Handbook on Global Social Justice
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Handbook on Global Social Justice

Edited by Gary Craig

In the fifty years since Rawls seminal work A Theory of Justice, the concept has been debated with those on the political right and left advocating very different understandings. This unique global collection, written by a group of international experts, offers wide-ranging analyses of the meaning of social justice that challenge the ability of the market to provide social justice for all. The Handbook also looks at how the theory of social justice informs practice within a range of occupations or welfare divisions.
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Chapter 31: An exploration of love in the time of inequality: philanthropy and social justice

Nicolette Naylor and Halima Mahomed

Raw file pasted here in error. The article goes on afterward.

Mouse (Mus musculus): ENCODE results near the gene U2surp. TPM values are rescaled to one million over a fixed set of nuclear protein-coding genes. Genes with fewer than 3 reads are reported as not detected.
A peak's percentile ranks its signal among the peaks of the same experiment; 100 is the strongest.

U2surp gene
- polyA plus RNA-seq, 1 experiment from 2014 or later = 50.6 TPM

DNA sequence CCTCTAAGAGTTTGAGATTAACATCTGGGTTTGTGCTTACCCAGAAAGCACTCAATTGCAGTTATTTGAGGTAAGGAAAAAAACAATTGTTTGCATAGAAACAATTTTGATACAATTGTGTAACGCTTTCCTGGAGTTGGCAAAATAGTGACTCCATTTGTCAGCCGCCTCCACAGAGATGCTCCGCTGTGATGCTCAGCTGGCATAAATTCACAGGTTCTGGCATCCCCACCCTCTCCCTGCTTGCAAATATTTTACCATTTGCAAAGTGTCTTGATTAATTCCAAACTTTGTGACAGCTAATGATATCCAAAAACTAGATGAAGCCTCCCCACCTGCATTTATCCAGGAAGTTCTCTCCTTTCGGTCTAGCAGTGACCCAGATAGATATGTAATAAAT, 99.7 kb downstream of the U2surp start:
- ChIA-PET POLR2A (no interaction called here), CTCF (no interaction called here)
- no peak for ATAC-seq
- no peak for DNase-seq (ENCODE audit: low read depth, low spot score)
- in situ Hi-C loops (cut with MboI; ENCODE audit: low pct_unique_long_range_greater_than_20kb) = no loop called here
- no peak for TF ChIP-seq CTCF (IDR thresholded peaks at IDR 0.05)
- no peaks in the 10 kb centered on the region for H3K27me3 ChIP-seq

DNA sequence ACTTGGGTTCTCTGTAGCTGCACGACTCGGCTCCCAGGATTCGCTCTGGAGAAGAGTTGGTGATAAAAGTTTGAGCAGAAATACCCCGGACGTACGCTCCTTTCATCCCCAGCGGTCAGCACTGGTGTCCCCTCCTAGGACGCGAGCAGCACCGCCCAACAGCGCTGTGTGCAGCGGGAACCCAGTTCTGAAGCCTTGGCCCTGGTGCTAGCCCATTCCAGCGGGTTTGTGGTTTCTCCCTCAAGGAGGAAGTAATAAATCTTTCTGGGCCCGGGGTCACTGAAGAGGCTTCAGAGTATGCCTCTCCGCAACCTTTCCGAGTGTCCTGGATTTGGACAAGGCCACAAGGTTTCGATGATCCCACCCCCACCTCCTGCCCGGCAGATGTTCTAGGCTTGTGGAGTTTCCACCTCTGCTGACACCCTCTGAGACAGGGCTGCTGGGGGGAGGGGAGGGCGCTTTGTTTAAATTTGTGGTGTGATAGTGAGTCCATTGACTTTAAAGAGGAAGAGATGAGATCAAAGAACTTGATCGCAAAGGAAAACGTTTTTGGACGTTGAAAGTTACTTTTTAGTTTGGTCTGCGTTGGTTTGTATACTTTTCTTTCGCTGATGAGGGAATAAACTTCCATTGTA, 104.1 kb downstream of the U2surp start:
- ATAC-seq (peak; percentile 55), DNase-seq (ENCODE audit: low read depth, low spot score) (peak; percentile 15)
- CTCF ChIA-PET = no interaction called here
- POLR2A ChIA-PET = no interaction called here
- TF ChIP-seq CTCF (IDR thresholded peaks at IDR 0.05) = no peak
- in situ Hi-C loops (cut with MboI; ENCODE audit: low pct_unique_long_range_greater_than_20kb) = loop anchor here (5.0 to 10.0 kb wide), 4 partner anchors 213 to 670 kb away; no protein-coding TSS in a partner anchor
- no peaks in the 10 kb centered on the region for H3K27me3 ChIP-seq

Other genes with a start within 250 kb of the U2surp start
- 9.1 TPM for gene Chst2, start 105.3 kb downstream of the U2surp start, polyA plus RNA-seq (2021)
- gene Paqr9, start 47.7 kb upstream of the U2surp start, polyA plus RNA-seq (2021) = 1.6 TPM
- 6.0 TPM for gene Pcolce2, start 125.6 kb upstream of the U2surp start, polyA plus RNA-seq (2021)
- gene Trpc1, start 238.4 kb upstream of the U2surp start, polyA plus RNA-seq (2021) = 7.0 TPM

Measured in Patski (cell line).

This chapter focuses on language and meaning by looking at the contradictions in both the language and the practice of social justice philanthropy. It starts by separating philanthropy from social justice, setting out the historical and classical Greek definition as well as its more modern understanding. This specifically concretizes the understanding of philanthropy within the realm of “love of humanity” as opposed to a discussion around money or wealth. The theory of philanthropy is grounded within a social justice framework; social justice is a commonly used term to distinguish a specific type of philanthropy rooted in principles of fairness, justice, and equity, and addressing structural causes of problems faced in societies. Since there is no consensus on the definition or practical application – sometimes it is assumed to be implicit in the very notion of philanthropy and sometimes it is used as a specific framework or strategy within philanthropic practice – this chapter interrogates some key theoretical approaches to social justice philanthropy.

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